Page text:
Beginning in 1990s, Hirsch began publishing books in the Core Knowledge Grader Series which the Foundation describes as "an engaging, illustrated guide to the essential knowledge outlined in the Core Knowledge Sequence" [8] including information and activities for teachers, parents and children, as well as suggestions for related readings and resources. There are currently eight books in print, beginning with What Your Preschooler Needs to Know and ending with What Your Sixth Grader Needs to Know. The books have been particularly popular with parents who homeschool, as well as parents whose children attend Core Knowledge schools, and have been revised and updated over the years.

Ed School critique

In 1996, Hirsch published The Schools We Need and Why We Don't Have Them. In it, Hirsch proposed that Romanticized, anti-knowledge theories of education are prevalent in America, and are not only the cause of America's lackluster educational performance, but also a cause of widening inequalities in class and race. Hirsch portrays the focus of American educational theory as one which attempts to give students intellectual tools such as "critical thinking skills", but which denigrates teaching any actual content, labeling it "mere rote learning". Hirsch states that it is this attitude which has failed to develop knowledgeable, literate students.

A sample passage on Romanticism, from The Schools We Need and Why We Don't Have Them:

Romanticism believed that human nature is innately good, and should therefore be encouraged to take its natural course, unspoiled by the artificial impositions of social prejudice and convention. Second, Romanticism concluded that a child is neither a scaled-down, ignorant version of the adult nor a formless piece of clay in need of molding, rather, the child is a special being in its own right with unique, trustworthy impulses that should be allowed to develop and run their course.

The Schools We Need included sharp criticism of American schools of education. Hirsch described the contemporary ed. school as a "Thoughtworld," hostile to research-based findings and dissenting ideas.

Recent works

In 2006 Hirsch published, The Knowledge Deficit, in which he continued the argument made in Cultural Literacy. Disappointing results on reading tests, Hirsch argued, can be traced back to a knowledge deficit that keeps students from making sense of what they read.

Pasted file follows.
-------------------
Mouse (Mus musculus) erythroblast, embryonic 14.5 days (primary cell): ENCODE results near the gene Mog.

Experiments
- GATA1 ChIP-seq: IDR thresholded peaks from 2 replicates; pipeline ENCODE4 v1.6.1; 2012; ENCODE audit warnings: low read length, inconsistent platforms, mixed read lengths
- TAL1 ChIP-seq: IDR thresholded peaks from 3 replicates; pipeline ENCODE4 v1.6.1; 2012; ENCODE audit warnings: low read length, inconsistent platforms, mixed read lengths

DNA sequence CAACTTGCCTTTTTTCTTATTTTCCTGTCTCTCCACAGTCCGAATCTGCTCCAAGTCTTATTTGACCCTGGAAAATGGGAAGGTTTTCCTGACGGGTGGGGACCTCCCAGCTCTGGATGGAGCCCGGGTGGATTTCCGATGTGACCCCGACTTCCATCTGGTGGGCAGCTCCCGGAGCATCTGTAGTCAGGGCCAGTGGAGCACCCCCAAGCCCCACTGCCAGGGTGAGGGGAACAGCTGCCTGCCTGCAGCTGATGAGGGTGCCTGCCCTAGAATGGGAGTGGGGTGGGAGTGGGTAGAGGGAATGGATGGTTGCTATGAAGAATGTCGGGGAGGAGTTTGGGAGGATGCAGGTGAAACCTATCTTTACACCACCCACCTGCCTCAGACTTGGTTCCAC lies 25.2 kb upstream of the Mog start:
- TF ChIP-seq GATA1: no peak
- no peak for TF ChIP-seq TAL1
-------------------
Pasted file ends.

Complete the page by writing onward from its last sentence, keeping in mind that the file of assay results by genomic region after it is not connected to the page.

His most recent book is The Making of Americans; Democracy and Our Schools (2009), in which he makes the case that the true mission of the schools is to prepare citizens for participation in our democracy by embracing a common-core, knowledge-rich curriculum as opposed to the current content-free approach. He laments 60 years without a curriculum in US schools because of the anti-curriculum approach championed by John Dewey and other Progressives.

Core Knowledge in the UK

In 2011 a British version of The Core Knowledge Sequence was published online[9] and the books began to be adapted for the UK, beginning with What Your Year 1 Child Needs to Know.[10]

Influence in US education

While Hirsch's views continue to provoke debate and controversy, Sol Stern, a senior fellow at the Manhattan Institute who has written extensively on education reform, wrote in 2013 that Hirsch was "the most important education reformer of the past half-century."[11]

Core Knowledge schools in the US

The Core Knowledge Foundation reports that there were 1,260 schools in the US (across 46 states and District of Columbia) using all or part of the Core Knowledge Sequence.[12] The Foundation believes that the actual number is much higher, but only counts schools that submit a "profile form" to the Foundation annually.[12] The profile of Core Knowledge Schools in the US is diverse—including public, charter, private and parochial schools in urban, suburban and rural locations.

Independent nonprofit GreatSchools.org reports that more than 400 of these schools are preschools.[13]

Common Core standards in the US

While he was not directly involved in developing the Common Core State Standards adopted in 46 states and the District of Columbia, many education watchers credit E.D. Hirsch as having provided the "intellectual foundation" for the initiative.[4][11][14]